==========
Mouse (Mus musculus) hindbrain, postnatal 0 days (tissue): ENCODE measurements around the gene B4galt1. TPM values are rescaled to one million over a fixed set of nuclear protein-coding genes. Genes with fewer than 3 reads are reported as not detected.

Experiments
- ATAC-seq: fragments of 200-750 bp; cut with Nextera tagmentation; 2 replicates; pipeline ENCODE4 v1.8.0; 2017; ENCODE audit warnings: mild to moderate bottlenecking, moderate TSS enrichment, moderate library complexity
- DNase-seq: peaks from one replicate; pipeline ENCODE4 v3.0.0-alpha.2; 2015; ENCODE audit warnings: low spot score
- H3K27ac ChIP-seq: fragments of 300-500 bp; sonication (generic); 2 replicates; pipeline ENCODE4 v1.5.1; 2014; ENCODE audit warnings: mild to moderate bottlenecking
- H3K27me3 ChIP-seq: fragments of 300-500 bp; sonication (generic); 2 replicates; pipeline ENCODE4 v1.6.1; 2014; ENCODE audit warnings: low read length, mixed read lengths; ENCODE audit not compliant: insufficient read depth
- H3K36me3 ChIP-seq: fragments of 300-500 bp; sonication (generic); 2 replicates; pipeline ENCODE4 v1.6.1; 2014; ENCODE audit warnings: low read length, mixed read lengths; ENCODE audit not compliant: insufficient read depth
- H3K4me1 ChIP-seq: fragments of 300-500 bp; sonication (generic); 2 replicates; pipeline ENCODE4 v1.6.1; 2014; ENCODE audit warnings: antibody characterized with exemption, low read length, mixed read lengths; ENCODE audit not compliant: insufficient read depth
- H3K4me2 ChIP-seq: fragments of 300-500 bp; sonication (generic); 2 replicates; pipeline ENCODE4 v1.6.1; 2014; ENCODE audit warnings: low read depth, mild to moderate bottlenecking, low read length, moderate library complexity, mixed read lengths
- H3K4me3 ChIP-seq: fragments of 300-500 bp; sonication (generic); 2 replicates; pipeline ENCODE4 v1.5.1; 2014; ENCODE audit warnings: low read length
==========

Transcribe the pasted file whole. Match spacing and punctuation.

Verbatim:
Mouse (Mus musculus) hindbrain, postnatal 0 days (tissue): ENCODE measurements around the gene B4galt1. TPM values are rescaled to one million over a fixed set of nuclear protein-coding genes. Genes with fewer than 3 reads are reported as not detected.

Experiments
- ATAC-seq: fragments of 200-750 bp; cut with Nextera tagmentation; 2 replicates; pipeline ENCODE4 v1.8.0; 2017; ENCODE audit warnings: mild to moderate bottlenecking, moderate TSS enrichment, moderate library complexity
- DNase-seq: peaks from one replicate; pipeline ENCODE4 v3.0.0-alpha.2; 2015; ENCODE audit warnings: low spot score
- H3K27ac ChIP-seq: fragments of 300-500 bp; sonication (generic); 2 replicates; pipeline ENCODE4 v1.5.1; 2014; ENCODE audit warnings: mild to moderate bottlenecking
- H3K27me3 ChIP-seq: fragments of 300-500 bp; sonication (generic); 2 replicates; pipeline ENCODE4 v1.6.1; 2014; ENCODE audit warnings: low read length, mixed read lengths; ENCODE audit not compliant: insufficient read depth
- H3K36me3 ChIP-seq: fragments of 300-500 bp; sonication (generic); 2 replicates; pipeline ENCODE4 v1.6.1; 2014; ENCODE audit warnings: low read length, mixed read lengths; ENCODE audit not compliant: insufficient read depth
- H3K4me1 ChIP-seq: fragments of 300-500 bp; sonication (generic); 2 replicates; pipeline ENCODE4 v1.6.1; 2014; ENCODE audit warnings: antibody characterized with exemption, low read length, mixed read lengths; ENCODE audit not compliant: insufficient read depth
- H3K4me2 ChIP-seq: fragments of 300-500 bp; sonication (generic); 2 replicates; pipeline ENCODE4 v1.6.1; 2014; ENCODE audit warnings: low read depth, mild to moderate bottlenecking, low read length, moderate library complexity, mixed read lengths
- H3K4me3 ChIP-seq: fragments of 300-500 bp; sonication (generic); 2 replicates; pipeline ENCODE4 v1.5.1; 2014; ENCODE audit warnings: low read length